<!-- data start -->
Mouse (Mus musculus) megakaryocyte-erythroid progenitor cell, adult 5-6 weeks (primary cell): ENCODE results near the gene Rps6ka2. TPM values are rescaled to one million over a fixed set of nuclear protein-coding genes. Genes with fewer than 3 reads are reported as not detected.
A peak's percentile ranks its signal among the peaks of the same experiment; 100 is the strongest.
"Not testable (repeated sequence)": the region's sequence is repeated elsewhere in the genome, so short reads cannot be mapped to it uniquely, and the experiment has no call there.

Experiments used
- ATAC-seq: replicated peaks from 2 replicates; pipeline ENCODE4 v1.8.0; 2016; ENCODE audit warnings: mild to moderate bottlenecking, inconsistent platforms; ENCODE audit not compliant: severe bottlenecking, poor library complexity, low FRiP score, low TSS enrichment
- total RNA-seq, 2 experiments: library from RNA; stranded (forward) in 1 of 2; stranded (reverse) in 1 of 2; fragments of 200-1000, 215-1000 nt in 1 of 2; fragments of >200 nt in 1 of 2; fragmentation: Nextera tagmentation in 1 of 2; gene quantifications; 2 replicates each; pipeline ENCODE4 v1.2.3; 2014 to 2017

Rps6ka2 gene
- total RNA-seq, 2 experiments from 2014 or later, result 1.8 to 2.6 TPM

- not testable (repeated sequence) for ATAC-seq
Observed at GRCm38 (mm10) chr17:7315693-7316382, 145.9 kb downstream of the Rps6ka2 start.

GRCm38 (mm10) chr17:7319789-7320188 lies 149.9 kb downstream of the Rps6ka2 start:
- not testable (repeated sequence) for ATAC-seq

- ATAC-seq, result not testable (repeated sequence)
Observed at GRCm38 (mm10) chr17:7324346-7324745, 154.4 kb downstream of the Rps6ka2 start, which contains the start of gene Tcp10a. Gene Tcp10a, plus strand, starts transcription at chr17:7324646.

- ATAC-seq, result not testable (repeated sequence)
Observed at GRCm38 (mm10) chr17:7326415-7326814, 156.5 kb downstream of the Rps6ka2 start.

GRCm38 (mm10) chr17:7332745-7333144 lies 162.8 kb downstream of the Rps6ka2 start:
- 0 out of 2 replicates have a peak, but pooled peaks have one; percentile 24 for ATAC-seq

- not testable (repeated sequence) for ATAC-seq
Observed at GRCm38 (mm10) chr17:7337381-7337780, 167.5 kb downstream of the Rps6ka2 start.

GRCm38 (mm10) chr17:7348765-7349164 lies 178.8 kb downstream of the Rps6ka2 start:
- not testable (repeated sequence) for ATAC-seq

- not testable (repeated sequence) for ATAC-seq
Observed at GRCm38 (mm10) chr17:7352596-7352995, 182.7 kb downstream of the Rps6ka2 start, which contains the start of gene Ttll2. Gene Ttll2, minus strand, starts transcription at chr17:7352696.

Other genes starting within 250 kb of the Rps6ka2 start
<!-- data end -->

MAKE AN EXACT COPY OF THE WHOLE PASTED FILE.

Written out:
Mouse (Mus musculus) megakaryocyte-erythroid progenitor cell, adult 5-6 weeks (primary cell): ENCODE results near the gene Rps6ka2. TPM values are rescaled to one million over a fixed set of nuclear protein-coding genes. Genes with fewer than 3 reads are reported as not detected.
A peak's percentile ranks its signal among the peaks of the same experiment; 100 is the strongest.
"Not testable (repeated sequence)": the region's sequence is repeated elsewhere in the genome, so short reads cannot be mapped to it uniquely, and the experiment has no call there.

Experiments used
- ATAC-seq: replicated peaks from 2 replicates; pipeline ENCODE4 v1.8.0; 2016; ENCODE audit warnings: mild to moderate bottlenecking, inconsistent platforms; ENCODE audit not compliant: severe bottlenecking, poor library complexity, low FRiP score, low TSS enrichment
- total RNA-seq, 2 experiments: library from RNA; stranded (forward) in 1 of 2; stranded (reverse) in 1 of 2; fragments of 200-1000, 215-1000 nt in 1 of 2; fragments of >200 nt in 1 of 2; fragmentation: Nextera tagmentation in 1 of 2; gene quantifications; 2 replicates each; pipeline ENCODE4 v1.2.3; 2014 to 2017

Rps6ka2 gene
- total RNA-seq, 2 experiments from 2014 or later, result 1.8 to 2.6 TPM

- not testable (repeated sequence) for ATAC-seq
Observed at GRCm38 (mm10) chr17:7315693-7316382, 145.9 kb downstream of the Rps6ka2 start.

GRCm38 (mm10) chr17:7319789-7320188 lies 149.9 kb downstream of the Rps6ka2 start:
- not testable (repeated sequence) for ATAC-seq

- ATAC-seq, result not testable (repeated sequence)
Observed at GRCm38 (mm10) chr17:7324346-7324745, 154.4 kb downstream of the Rps6ka2 start, which contains the start of gene Tcp10a. Gene Tcp10a, plus strand, starts transcription at chr17:7324646.

- ATAC-seq, result not testable (repeated sequence)
Observed at GRCm38 (mm10) chr17:7326415-7326814, 156.5 kb downstream of the Rps6ka2 start.

GRCm38 (mm10) chr17:7332745-7333144 lies 162.8 kb downstream of the Rps6ka2 start:
- 0 out of 2 replicates have a peak, but pooled peaks have one; percentile 24 for ATAC-seq

- not testable (repeated sequence) for ATAC-seq
Observed at GRCm38 (mm10) chr17:7337381-7337780, 167.5 kb downstream of the Rps6ka2 start.

GRCm38 (mm10) chr17:7348765-7349164 lies 178.8 kb downstream of the Rps6ka2 start:
- not testable (repeated sequence) for ATAC-seq

- not testable (repeated sequence) for ATAC-seq
Observed at GRCm38 (mm10) chr17:7352596-7352995, 182.7 kb downstream of the Rps6ka2 start, which contains the start of gene Ttll2. Gene Ttll2, minus strand, starts transcription at chr17:7352696.

Other genes starting within 250 kb of the Rps6ka2 start